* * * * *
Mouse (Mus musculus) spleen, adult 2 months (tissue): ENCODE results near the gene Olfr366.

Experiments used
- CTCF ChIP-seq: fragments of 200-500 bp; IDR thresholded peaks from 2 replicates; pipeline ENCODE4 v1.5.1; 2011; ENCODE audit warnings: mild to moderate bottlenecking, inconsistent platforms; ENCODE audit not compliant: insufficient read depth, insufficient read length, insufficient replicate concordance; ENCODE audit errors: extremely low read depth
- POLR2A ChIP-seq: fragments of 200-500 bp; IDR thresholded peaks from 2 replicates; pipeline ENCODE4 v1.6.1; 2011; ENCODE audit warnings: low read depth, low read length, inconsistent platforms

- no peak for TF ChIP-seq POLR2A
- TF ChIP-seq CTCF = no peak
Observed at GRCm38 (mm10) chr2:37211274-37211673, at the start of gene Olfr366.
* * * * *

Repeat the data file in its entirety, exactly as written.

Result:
Mouse (Mus musculus) spleen, adult 2 months (tissue): ENCODE results near the gene Olfr366.

Experiments used
- CTCF ChIP-seq: fragments of 200-500 bp; IDR thresholded peaks from 2 replicates; pipeline ENCODE4 v1.5.1; 2011; ENCODE audit warnings: mild to moderate bottlenecking, inconsistent platforms; ENCODE audit not compliant: insufficient read depth, insufficient read length, insufficient replicate concordance; ENCODE audit errors: extremely low read depth
- POLR2A ChIP-seq: fragments of 200-500 bp; IDR thresholded peaks from 2 replicates; pipeline ENCODE4 v1.6.1; 2011; ENCODE audit warnings: low read depth, low read length, inconsistent platforms

- no peak for TF ChIP-seq POLR2A
- TF ChIP-seq CTCF = no peak
Observed at GRCm38 (mm10) chr2:37211274-37211673, at the start of gene Olfr366.